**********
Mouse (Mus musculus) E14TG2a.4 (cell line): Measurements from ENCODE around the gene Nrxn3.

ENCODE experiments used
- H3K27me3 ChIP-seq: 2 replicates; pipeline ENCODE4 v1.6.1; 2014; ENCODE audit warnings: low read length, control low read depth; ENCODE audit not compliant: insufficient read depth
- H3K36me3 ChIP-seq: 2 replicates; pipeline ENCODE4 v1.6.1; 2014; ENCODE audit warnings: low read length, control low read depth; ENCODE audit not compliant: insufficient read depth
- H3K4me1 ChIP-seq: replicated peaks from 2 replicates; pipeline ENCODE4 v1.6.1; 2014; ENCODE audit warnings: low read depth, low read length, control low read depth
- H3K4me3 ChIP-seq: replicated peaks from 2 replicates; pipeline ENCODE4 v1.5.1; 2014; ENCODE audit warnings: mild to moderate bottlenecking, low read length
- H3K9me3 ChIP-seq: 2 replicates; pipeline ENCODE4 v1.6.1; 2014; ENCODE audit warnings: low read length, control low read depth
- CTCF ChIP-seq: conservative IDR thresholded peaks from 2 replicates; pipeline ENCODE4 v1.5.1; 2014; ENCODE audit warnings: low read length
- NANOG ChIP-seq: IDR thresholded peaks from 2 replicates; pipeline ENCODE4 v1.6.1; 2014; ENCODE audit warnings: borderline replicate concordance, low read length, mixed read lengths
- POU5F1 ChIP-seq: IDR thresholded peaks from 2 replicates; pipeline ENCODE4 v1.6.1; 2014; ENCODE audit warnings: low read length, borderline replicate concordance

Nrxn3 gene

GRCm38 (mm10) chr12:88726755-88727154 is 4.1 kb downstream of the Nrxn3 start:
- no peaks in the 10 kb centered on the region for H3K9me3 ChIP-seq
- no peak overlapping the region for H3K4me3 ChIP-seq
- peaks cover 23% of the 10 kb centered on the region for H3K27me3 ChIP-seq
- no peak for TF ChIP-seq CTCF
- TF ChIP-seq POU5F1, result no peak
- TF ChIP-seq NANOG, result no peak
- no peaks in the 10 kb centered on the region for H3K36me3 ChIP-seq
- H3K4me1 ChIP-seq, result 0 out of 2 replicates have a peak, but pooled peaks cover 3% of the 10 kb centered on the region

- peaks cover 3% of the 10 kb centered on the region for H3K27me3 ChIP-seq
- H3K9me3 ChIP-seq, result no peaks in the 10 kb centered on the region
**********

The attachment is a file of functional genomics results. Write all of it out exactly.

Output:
Mouse (Mus musculus) E14TG2a.4 (cell line): Measurements from ENCODE around the gene Nrxn3.

ENCODE experiments used
- H3K27me3 ChIP-seq: 2 replicates; pipeline ENCODE4 v1.6.1; 2014; ENCODE audit warnings: low read length, control low read depth; ENCODE audit not compliant: insufficient read depth
- H3K36me3 ChIP-seq: 2 replicates; pipeline ENCODE4 v1.6.1; 2014; ENCODE audit warnings: low read length, control low read depth; ENCODE audit not compliant: insufficient read depth
- H3K4me1 ChIP-seq: replicated peaks from 2 replicates; pipeline ENCODE4 v1.6.1; 2014; ENCODE audit warnings: low read depth, low read length, control low read depth
- H3K4me3 ChIP-seq: replicated peaks from 2 replicates; pipeline ENCODE4 v1.5.1; 2014; ENCODE audit warnings: mild to moderate bottlenecking, low read length
- H3K9me3 ChIP-seq: 2 replicates; pipeline ENCODE4 v1.6.1; 2014; ENCODE audit warnings: low read length, control low read depth
- CTCF ChIP-seq: conservative IDR thresholded peaks from 2 replicates; pipeline ENCODE4 v1.5.1; 2014; ENCODE audit warnings: low read length
- NANOG ChIP-seq: IDR thresholded peaks from 2 replicates; pipeline ENCODE4 v1.6.1; 2014; ENCODE audit warnings: borderline replicate concordance, low read length, mixed read lengths
- POU5F1 ChIP-seq: IDR thresholded peaks from 2 replicates; pipeline ENCODE4 v1.6.1; 2014; ENCODE audit warnings: low read length, borderline replicate concordance

Nrxn3 gene

GRCm38 (mm10) chr12:88726755-88727154 is 4.1 kb downstream of the Nrxn3 start:
- no peaks in the 10 kb centered on the region for H3K9me3 ChIP-seq
- no peak overlapping the region for H3K4me3 ChIP-seq
- peaks cover 23% of the 10 kb centered on the region for H3K27me3 ChIP-seq
- no peak for TF ChIP-seq CTCF
- TF ChIP-seq POU5F1, result no peak
- TF ChIP-seq NANOG, result no peak
- no peaks in the 10 kb centered on the region for H3K36me3 ChIP-seq
- H3K4me1 ChIP-seq, result 0 out of 2 replicates have a peak, but pooled peaks cover 3% of the 10 kb centered on the region

- peaks cover 3% of the 10 kb centered on the region for H3K27me3 ChIP-seq
- H3K9me3 ChIP-seq, result no peaks in the 10 kb centered on the region